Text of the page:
A festival’s theme usually is a pretty straightforward matter. That holds true for this weekend’s Creole Tomato Festival, though there is a little more to the story this time around.

For 28 years now, the French Market has hosted this event in conjunction with the seasonal return of local Creole tomatoes. Red usually is everywhere at the festival, from décor at the market to tomato-themed foods to costumes that some people don for the day.

This year, however, there is more in store for the Creole Tomato Festival, and that starts with a broader look at what Creole tomatoes represent.

“What makes a Creole tomato special is that it comes from south Louisiana: it’s local, and it comes from the soil here, that’s the difference,” said Jon Smith, executive director of the French Market Corp., which is hosting this weekend’s event. “This year, we wanted to take that idea and apply it to other things that share this starting point, that are good and that spring from south Louisiana.”

In practice, that means a greatly expanded music schedule with bands steeped in local jazz, blues and funk traditions performing on two stages.

It means more Louisiana foods from market vendors and a broader range of New Orleans-area restaurants having booths for the festival. And it extends to the drinks selection, which, in addition to the occasional Creole tomato cocktail, will prominently feature homegrown Abita Brewing products on tap.

There will be hourly cooking demonstrations from local chefs at the French Market Fare Stage, kids’ activities and performances, and interactive craft booths. Visitors who spend $30 or more in any of the French Market’s retail shops get a complimentary bag of Creole tomatoes.

The French Market’s leadership hopes this will be the recipe for a reinvigorated festival in 2014, which also happens to be the first time in a while that the Creole Tomato Festival has the event spotlight to itself.

The Louisiana Seafood Festival and the Louisiana Cajun-Zydeco Festival were once on the same weekend at the adjacent Old U.S. Mint, in such close proximity that, for many visitors, the events all fused into one.

But those other events have since changed venues, with the Seafood Festival now in the fall in City Park and the Cajun-Zydeco Festival moving to Armstrong Park, where it will be held June 14 and 15.

This year’s Creole Tomato Festival also comes as the French Market has been working to draw more locals back to shop and visit the city’s historic public marketplace.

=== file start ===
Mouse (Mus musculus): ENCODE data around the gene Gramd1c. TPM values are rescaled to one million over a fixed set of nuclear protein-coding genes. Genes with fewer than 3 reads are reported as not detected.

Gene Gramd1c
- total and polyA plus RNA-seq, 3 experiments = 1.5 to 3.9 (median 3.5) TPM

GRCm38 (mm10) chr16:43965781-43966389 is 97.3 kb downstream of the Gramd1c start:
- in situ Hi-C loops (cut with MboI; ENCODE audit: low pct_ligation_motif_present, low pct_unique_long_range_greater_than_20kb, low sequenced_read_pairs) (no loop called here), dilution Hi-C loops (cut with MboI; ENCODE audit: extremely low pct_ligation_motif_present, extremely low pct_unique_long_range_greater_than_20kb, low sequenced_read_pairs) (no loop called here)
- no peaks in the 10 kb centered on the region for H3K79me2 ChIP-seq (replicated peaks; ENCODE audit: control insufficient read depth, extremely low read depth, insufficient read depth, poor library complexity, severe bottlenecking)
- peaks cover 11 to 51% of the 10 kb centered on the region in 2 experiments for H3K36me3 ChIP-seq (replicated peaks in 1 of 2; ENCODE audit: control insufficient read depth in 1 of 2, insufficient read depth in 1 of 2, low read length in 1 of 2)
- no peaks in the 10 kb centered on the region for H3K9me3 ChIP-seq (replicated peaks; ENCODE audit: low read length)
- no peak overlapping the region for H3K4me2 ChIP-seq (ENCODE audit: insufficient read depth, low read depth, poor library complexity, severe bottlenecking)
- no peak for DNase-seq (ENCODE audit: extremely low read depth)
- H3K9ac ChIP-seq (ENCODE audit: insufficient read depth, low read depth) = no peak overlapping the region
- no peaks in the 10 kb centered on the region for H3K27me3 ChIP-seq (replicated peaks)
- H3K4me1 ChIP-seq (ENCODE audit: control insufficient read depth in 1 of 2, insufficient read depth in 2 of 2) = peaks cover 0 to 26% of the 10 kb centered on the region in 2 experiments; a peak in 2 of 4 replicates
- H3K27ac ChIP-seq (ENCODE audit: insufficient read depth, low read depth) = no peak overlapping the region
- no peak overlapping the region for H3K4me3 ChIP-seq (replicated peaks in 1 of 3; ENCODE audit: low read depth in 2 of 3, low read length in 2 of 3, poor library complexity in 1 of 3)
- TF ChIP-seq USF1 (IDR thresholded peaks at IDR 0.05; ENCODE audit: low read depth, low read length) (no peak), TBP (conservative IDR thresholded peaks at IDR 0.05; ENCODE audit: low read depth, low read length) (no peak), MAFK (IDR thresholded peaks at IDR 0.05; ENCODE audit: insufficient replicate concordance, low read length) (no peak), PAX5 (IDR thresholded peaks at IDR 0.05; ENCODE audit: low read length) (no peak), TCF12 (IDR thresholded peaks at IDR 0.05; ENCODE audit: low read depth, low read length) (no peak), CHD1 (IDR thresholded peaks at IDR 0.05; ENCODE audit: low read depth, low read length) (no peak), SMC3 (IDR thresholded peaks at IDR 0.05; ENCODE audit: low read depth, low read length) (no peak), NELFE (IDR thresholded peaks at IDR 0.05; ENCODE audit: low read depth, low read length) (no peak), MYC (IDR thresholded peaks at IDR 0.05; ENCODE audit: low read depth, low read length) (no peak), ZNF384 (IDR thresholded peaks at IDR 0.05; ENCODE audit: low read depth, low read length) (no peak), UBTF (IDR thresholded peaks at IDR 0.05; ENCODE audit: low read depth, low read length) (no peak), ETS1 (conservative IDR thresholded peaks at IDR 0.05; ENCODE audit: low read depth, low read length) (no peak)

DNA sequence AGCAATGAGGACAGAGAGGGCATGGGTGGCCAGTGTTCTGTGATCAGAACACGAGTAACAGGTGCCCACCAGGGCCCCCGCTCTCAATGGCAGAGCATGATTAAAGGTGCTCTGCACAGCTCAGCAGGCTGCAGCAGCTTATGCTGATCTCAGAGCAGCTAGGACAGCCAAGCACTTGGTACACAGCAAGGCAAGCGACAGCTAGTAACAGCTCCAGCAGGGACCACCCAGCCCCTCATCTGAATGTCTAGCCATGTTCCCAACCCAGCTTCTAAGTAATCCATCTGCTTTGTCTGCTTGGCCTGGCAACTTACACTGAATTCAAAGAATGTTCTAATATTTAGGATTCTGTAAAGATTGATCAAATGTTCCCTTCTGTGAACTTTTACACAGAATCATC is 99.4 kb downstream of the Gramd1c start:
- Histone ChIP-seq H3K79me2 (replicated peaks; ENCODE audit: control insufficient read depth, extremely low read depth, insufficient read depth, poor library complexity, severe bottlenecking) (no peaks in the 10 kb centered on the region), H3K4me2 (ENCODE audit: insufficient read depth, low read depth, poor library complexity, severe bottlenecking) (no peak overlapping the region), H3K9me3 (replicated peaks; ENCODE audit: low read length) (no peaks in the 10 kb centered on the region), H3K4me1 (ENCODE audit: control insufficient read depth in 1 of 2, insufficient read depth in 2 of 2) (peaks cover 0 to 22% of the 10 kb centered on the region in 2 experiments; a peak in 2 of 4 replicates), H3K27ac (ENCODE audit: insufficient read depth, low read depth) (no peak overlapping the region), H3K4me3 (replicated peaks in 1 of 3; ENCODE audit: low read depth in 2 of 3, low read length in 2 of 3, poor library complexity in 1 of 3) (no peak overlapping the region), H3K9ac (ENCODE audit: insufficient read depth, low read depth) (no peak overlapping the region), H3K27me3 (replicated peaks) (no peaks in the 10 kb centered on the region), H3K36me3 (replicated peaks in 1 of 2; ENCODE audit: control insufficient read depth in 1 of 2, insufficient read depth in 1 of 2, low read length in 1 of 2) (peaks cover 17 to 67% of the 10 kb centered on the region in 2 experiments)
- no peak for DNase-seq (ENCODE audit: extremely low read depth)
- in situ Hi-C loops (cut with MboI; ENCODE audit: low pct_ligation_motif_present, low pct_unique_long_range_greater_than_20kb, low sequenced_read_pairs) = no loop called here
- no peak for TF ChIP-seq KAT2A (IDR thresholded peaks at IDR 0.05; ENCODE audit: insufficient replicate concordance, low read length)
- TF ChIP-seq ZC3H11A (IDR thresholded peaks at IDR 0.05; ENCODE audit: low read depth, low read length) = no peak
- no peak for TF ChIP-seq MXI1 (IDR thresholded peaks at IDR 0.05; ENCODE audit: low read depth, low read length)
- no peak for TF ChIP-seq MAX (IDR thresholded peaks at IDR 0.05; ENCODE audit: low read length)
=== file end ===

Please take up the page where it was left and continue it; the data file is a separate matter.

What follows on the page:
With two days of activities stretching across four blocks, the festival provides a good framework for connecting the different pieces that make up the market. Consider the following self-guided walking tour as a way to take it all in:

Start at the relatively quiet end of the festival, entering at Dumaine Street, and walk the narrow flagstone Dutch Alley, where you’ll find kids activities at the indoor outpost for the New Orleans Jazz National Historical Park and the outdoor Dutch Alley Pavilion Stage for live music.

Cross back over North Peters Street at St. Philip Street, by the Joan of Arc statue, and continue along past the craft market and a pair of full-service restaurants and through Latrobe Park, a leafy pocket park marked by a pair of fountains. Walk through the first market arches, decorated for the day as a giant tomato, where produce vendors and the market’s permanent, walk-up food booths line the path leading to the flea market stalls.

Here, the two blocks of French Market Place will be closed to traffic and opened for people to stroll and dance as bands perform on the main Abita Beer Stage down at Barracks Street. Restaurants like RioMar and Bayona will have booths alongside food trucks and other food vendors, all serving dozens of dishes sharing a Creole tomato theme. Sample some food, have a drink, shop for crafts, watch a band and repeat the route as desired. After all, it’s a free festival open to all at a public market.

Follow Ian McNulty on Twitter, @IanMcNultyNOLA.